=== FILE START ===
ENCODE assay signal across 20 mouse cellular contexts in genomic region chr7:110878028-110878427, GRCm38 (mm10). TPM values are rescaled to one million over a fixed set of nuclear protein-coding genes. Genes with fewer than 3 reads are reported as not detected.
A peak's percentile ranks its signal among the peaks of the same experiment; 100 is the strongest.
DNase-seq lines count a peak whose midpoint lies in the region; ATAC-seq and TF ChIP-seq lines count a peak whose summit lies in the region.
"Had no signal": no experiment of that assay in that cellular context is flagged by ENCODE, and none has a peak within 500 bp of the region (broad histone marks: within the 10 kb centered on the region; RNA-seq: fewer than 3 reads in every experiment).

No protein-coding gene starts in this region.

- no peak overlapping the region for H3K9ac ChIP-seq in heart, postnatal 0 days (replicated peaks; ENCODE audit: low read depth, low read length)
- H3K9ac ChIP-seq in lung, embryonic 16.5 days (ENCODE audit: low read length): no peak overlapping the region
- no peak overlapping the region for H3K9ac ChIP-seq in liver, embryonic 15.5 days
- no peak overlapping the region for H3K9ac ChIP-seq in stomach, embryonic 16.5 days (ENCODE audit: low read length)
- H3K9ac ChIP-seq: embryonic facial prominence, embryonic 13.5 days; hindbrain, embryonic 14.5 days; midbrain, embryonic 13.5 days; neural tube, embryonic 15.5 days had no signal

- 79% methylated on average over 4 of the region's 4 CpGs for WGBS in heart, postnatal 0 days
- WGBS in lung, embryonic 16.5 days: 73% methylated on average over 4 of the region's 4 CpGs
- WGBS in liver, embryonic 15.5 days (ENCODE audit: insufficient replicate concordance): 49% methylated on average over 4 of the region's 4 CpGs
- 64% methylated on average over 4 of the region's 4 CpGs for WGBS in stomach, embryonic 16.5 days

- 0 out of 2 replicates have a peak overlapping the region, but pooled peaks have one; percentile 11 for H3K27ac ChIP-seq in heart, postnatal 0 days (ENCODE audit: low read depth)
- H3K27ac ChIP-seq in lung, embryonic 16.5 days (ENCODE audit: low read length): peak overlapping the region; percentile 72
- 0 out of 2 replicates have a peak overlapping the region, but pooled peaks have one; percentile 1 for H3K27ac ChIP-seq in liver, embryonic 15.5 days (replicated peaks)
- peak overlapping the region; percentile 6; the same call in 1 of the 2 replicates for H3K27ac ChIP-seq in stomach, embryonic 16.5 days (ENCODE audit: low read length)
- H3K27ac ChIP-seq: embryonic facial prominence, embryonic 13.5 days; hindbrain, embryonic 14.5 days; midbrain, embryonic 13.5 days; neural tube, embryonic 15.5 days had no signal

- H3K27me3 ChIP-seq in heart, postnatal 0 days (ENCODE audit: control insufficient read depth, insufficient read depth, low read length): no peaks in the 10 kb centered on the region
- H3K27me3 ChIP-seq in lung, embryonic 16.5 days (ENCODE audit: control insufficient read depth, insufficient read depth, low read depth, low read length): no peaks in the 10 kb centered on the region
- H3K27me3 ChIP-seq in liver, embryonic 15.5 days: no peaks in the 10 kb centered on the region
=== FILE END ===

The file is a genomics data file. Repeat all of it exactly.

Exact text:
ENCODE assay signal across 20 mouse cellular contexts in genomic region chr7:110878028-110878427, GRCm38 (mm10). TPM values are rescaled to one million over a fixed set of nuclear protein-coding genes. Genes with fewer than 3 reads are reported as not detected.
A peak's percentile ranks its signal among the peaks of the same experiment; 100 is the strongest.
DNase-seq lines count a peak whose midpoint lies in the region; ATAC-seq and TF ChIP-seq lines count a peak whose summit lies in the region.
"Had no signal": no experiment of that assay in that cellular context is flagged by ENCODE, and none has a peak within 500 bp of the region (broad histone marks: within the 10 kb centered on the region; RNA-seq: fewer than 3 reads in every experiment).

No protein-coding gene starts in this region.

- no peak overlapping the region for H3K9ac ChIP-seq in heart, postnatal 0 days (replicated peaks; ENCODE audit: low read depth, low read length)
- H3K9ac ChIP-seq in lung, embryonic 16.5 days (ENCODE audit: low read length): no peak overlapping the region
- no peak overlapping the region for H3K9ac ChIP-seq in liver, embryonic 15.5 days
- no peak overlapping the region for H3K9ac ChIP-seq in stomach, embryonic 16.5 days (ENCODE audit: low read length)
- H3K9ac ChIP-seq: embryonic facial prominence, embryonic 13.5 days; hindbrain, embryonic 14.5 days; midbrain, embryonic 13.5 days; neural tube, embryonic 15.5 days had no signal

- 79% methylated on average over 4 of the region's 4 CpGs for WGBS in heart, postnatal 0 days
- WGBS in lung, embryonic 16.5 days: 73% methylated on average over 4 of the region's 4 CpGs
- WGBS in liver, embryonic 15.5 days (ENCODE audit: insufficient replicate concordance): 49% methylated on average over 4 of the region's 4 CpGs
- 64% methylated on average over 4 of the region's 4 CpGs for WGBS in stomach, embryonic 16.5 days

- 0 out of 2 replicates have a peak overlapping the region, but pooled peaks have one; percentile 11 for H3K27ac ChIP-seq in heart, postnatal 0 days (ENCODE audit: low read depth)
- H3K27ac ChIP-seq in lung, embryonic 16.5 days (ENCODE audit: low read length): peak overlapping the region; percentile 72
- 0 out of 2 replicates have a peak overlapping the region, but pooled peaks have one; percentile 1 for H3K27ac ChIP-seq in liver, embryonic 15.5 days (replicated peaks)
- peak overlapping the region; percentile 6; the same call in 1 of the 2 replicates for H3K27ac ChIP-seq in stomach, embryonic 16.5 days (ENCODE audit: low read length)
- H3K27ac ChIP-seq: embryonic facial prominence, embryonic 13.5 days; hindbrain, embryonic 14.5 days; midbrain, embryonic 13.5 days; neural tube, embryonic 15.5 days had no signal

- H3K27me3 ChIP-seq in heart, postnatal 0 days (ENCODE audit: control insufficient read depth, insufficient read depth, low read length): no peaks in the 10 kb centered on the region
- H3K27me3 ChIP-seq in lung, embryonic 16.5 days (ENCODE audit: control insufficient read depth, insufficient read depth, low read depth, low read length): no peaks in the 10 kb centered on the region
- H3K27me3 ChIP-seq in liver, embryonic 15.5 days: no peaks in the 10 kb centered on the region